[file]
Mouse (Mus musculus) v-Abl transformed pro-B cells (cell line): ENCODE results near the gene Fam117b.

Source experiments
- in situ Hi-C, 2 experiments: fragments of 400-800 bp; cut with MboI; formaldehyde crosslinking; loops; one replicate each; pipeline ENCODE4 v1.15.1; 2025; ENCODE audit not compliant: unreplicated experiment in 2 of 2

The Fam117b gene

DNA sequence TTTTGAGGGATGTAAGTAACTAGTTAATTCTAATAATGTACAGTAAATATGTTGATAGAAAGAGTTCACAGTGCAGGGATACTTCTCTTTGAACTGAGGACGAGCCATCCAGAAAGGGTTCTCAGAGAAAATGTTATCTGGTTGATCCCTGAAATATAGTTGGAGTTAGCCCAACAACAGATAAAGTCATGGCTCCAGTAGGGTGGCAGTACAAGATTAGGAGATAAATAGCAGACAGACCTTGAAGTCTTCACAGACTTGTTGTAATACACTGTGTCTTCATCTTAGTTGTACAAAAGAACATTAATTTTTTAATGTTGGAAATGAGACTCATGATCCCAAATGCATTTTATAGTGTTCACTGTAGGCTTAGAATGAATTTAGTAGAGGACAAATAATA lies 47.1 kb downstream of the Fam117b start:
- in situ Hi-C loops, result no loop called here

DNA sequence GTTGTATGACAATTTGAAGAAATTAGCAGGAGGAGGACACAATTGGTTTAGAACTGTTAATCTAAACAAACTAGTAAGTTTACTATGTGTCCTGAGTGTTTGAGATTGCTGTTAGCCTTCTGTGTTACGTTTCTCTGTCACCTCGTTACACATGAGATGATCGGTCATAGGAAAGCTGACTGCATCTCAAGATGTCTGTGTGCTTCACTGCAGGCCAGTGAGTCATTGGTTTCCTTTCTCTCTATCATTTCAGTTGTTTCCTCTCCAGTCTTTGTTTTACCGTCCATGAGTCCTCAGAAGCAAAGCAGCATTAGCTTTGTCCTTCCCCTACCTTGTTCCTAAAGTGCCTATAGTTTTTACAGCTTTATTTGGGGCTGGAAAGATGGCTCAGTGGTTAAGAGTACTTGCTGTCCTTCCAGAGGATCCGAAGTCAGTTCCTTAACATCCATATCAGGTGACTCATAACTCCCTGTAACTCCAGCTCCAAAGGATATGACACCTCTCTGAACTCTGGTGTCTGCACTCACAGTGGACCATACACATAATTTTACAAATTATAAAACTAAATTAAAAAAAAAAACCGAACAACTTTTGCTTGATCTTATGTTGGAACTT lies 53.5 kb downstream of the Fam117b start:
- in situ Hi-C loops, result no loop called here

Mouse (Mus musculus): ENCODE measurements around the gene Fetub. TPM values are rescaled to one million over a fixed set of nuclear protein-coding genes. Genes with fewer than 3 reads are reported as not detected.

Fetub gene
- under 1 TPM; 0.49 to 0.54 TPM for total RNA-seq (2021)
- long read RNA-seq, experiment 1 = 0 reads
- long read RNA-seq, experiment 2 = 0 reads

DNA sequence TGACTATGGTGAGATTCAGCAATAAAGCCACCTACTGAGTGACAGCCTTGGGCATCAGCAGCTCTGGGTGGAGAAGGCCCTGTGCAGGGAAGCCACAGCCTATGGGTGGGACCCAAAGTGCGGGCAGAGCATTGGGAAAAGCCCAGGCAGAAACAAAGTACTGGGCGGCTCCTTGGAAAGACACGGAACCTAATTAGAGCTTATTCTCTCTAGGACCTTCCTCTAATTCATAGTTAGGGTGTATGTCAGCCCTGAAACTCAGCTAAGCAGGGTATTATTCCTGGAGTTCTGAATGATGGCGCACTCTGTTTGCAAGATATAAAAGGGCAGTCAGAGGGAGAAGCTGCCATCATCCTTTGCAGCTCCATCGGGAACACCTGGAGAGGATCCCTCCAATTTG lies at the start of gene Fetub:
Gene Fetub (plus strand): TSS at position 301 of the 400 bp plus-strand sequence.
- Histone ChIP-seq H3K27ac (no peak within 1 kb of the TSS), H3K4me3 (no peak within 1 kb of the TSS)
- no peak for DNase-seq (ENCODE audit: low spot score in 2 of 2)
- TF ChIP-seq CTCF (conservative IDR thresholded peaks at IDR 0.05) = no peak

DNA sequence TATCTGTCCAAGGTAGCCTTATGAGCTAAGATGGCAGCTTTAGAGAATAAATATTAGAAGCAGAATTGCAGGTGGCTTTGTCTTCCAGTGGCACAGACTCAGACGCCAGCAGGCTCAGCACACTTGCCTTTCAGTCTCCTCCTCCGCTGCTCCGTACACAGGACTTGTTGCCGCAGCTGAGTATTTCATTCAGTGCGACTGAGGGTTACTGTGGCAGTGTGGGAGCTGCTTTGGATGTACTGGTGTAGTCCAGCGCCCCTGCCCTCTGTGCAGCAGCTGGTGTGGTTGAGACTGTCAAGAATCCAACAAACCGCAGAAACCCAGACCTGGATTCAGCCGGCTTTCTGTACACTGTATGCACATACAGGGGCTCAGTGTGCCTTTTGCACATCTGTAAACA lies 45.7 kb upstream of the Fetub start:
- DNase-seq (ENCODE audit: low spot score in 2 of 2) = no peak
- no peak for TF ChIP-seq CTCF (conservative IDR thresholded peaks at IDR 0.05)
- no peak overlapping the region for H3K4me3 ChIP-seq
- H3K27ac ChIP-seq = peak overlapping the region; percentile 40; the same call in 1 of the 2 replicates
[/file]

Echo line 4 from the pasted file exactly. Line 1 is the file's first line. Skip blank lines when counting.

The Fam117b gene